For Jeff Hanlon growing up on a cattle ranch helped him to see the worth of cows; not in their flesh or skin, but in their lives.
I grew up on a cattle ranch. Cows always brought me great joy and wonder. I was entranced by watching a newborn calf get up on its wobbly legs for its first trip to the lunch counter. Or a few weeks later when that calf would join his brothers and sisters — just before sunset and with the wind picking up — racing around, tails in the air, frolicking in the green pasture.
Most of the cattle liked attention from me. But none more than The Bull. We named all the cows, but since there was only one bull, he was simply ‘The Bull’. Kinda regal. I’d scratch his back, then his head. The Bull liked me scratching his head. And when he shook his huge head and horns, that was the signal it was playtime. So he’d lower his head and I’d press my left hip against his forehead, and then he’d toss me up in the air like a sack of flour. With a little snort he’d shake his head again, as if to say, “That was fun! Let’s do it again!!” Me, a little kid, and The Bull, weighing in at around a ton, were jousting. And we’d do it again, and every time he’d raise the stakes a bit, tossing me higher and further.
My mother probably worried The Bull would toss me completely over the barn. And obviously the big guy could have done me considerable harm with his massive strength and a horn span of nearly three feet.
But he didn’t.
I was his friend.
I could have done that forever, but The Bull got tired of our game before I did. Plus, he needed to chase around some cute heifers.
It’s unlikely most people know cows like I do since they’ve probably never been closer to one than the T-bone steak in the meat counter. And there’s never been a cow movie like Bambi, or a TV series like Lassie, to spawn cow empathy. Most people just don’t know that much about cows.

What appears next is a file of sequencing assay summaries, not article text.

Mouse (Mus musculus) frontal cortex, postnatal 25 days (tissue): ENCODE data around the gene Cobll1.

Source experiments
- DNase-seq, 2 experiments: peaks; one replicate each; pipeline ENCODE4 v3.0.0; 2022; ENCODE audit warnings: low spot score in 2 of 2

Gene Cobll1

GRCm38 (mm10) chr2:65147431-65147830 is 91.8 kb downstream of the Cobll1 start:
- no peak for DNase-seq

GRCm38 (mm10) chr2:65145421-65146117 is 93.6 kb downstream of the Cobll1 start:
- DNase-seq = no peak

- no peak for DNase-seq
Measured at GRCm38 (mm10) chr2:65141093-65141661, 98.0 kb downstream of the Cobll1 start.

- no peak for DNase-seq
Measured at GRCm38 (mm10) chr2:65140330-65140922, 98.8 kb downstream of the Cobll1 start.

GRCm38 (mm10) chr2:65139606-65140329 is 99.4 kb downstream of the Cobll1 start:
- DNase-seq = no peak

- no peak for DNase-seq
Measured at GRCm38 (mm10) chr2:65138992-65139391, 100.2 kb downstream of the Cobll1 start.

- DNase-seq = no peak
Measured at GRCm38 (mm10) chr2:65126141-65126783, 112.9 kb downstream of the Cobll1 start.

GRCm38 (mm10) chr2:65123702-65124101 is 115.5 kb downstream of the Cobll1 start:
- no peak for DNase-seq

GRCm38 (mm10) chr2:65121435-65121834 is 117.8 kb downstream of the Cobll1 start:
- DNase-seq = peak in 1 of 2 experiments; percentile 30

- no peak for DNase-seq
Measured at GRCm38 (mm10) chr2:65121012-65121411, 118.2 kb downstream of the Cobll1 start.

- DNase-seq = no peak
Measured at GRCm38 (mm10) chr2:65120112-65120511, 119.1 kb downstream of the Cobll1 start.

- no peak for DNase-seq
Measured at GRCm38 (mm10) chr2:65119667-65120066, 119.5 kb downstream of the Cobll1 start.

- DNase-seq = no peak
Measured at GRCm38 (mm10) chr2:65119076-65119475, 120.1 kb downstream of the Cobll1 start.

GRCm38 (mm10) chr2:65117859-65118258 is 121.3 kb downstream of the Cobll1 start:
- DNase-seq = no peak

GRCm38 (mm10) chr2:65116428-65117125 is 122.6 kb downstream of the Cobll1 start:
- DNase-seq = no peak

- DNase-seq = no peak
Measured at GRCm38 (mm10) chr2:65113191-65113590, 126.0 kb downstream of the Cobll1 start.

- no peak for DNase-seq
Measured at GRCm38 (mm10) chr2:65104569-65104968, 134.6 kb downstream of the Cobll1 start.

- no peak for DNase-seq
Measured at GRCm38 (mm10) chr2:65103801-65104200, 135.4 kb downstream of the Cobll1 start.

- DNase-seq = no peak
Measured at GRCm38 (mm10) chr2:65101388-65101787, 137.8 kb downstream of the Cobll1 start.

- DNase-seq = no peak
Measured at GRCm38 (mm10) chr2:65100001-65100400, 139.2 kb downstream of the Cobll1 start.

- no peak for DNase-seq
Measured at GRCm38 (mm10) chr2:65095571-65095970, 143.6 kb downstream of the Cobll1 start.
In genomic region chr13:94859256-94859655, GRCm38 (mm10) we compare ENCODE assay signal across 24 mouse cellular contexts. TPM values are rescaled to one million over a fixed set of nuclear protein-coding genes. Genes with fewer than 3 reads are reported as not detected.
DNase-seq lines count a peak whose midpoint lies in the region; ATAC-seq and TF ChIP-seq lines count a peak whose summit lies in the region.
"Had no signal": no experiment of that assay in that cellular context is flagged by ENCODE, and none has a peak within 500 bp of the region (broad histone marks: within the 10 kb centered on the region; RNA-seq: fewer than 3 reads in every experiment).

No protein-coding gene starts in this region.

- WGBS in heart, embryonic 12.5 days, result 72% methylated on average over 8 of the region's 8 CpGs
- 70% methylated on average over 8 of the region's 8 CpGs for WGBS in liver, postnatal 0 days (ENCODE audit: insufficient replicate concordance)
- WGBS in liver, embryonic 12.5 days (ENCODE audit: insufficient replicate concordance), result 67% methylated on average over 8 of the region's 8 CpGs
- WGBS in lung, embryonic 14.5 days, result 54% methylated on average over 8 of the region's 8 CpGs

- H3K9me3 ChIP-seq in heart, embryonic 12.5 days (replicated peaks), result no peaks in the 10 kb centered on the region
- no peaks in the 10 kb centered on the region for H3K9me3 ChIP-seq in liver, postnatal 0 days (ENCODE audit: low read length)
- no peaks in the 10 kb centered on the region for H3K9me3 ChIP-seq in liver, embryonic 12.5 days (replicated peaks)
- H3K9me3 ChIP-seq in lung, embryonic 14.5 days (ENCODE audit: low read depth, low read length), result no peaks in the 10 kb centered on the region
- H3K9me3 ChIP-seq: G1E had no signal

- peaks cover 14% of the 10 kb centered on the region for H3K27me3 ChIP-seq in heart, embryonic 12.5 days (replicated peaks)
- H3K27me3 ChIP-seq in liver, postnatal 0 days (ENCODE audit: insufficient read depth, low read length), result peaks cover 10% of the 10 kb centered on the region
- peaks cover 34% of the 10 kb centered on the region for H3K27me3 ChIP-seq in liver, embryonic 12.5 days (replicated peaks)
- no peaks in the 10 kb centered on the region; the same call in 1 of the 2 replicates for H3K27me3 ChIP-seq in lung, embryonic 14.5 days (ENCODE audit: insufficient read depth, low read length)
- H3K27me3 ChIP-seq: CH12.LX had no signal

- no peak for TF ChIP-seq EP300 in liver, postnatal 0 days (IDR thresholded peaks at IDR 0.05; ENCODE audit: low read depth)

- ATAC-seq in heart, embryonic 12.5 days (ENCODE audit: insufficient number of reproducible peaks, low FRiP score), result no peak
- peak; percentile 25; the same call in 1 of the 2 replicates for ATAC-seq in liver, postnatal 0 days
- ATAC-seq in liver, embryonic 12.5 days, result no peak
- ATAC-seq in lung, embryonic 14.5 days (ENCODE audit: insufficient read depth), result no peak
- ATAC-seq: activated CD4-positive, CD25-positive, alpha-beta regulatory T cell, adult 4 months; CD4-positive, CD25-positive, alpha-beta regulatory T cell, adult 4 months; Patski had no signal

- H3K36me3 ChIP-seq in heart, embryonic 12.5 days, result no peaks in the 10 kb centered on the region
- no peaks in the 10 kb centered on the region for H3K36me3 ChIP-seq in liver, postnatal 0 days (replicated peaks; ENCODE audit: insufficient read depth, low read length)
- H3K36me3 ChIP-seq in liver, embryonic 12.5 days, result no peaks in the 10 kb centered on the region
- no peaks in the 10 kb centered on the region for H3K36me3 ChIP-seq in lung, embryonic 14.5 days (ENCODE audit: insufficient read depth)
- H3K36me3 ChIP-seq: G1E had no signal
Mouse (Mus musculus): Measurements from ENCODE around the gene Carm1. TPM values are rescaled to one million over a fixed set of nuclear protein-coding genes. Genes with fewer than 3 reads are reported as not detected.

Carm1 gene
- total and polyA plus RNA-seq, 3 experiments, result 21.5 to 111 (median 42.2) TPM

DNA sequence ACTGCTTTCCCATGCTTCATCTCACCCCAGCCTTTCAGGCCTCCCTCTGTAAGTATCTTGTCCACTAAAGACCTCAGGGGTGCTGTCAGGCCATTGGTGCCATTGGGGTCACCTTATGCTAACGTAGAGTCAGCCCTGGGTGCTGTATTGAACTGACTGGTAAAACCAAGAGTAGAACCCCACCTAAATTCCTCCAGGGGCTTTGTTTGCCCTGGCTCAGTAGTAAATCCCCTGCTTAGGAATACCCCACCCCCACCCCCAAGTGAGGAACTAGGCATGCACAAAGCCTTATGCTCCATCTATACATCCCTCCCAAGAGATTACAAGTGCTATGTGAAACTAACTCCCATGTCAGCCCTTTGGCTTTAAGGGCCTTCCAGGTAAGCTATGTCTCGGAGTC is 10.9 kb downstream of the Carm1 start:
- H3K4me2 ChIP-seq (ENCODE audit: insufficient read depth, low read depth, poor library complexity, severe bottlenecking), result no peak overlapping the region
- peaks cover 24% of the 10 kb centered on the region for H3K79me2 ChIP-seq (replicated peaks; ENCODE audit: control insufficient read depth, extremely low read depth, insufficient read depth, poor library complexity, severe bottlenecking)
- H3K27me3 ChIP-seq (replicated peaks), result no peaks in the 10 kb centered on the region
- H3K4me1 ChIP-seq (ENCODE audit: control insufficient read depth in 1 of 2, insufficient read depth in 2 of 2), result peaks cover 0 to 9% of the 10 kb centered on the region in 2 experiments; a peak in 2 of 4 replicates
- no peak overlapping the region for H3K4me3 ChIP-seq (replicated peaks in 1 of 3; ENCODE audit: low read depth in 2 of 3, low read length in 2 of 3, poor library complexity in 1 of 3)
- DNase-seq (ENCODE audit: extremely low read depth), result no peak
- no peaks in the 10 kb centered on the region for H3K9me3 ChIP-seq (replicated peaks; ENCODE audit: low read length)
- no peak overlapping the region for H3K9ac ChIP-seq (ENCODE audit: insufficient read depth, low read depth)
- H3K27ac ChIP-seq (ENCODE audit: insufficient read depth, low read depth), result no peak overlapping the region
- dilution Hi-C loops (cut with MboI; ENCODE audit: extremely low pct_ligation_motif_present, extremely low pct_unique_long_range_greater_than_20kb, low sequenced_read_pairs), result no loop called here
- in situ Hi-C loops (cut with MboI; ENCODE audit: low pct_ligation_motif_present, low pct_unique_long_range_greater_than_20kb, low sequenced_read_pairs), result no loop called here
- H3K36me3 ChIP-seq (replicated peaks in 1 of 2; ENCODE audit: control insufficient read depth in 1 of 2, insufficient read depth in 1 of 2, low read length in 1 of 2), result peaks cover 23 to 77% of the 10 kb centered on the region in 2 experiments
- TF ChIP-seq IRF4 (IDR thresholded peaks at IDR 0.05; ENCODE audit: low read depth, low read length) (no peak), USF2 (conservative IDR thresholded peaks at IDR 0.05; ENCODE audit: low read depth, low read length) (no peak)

It’s also unlikely most people have ever cried when a cow they loved died.
Flirty was an absolute statuesque beauty. If we’d taken her to the state fair, she’d have come home draped in purple ribbons. If bulls had calendar cows, Flirty would have been Miss January. So it was with great anticipation that I awaited the birth of Flirty’s calf. But “Too Flirty,” as I’d already named her, couldn’t get up after she was born.
So there I was, an eighty-pound boy cradling a fifty-pound calf as I her carried into our house so I could care for it. I made a bed for her. I kept her warm. I bottle-fed her. The vet came every day to try to help her, which was no mean feat since the vet’s office was thirty miles away. The vet informed me that Too Flirty had Weak Calf Syndrome and was unlikely to survive.
I went off to college. The ranch folded, another vanished family farm. Years passed. Among the things I learned out in the real world was that many people don’t reminisce about their childhood. Too painful or too ugly or too neglected. I was lucky.
But I did remember. And for the most part those were very happy memories. I recalled Flirty and Too Flirty and The Bull, and the beauty, grace, and congeniality of these creatures.
But while some memories are cherished, others just fester. I recalled the annual trip to the slaughterhouse. I’d always willingly fooled myself that we raised Hereford “breeding stock.” Breeding stock is about life, perpetuating the breed. But half the newborn cattle were male, not breeding stock. The males had drawn the gender short straw and their fate was sealed: to be castrated, fattened, and slaughtered. As soon as I was old enough to drive the truck, I was the one who took them to the slaughterhouse. I didn’t know then and still don’t know today how to describe my feelings about that. Queasy? Sleazy? Duplicitous? By taking those cattle to the slaughterhouse I was abandoning my friends to their cruel fate.
I couldn’t go back and change those trips to the slaughterhouse. But I could do something. I’d go vegan. One small step for animalkind, one giant leap forward for me.
It wasn’t easy. Like many do in recovery, I slipped three times. But finally I succeeded.
I quit eating or wearing cows. Because I love them. And I’m a better person for it.
Original source: https://medium.com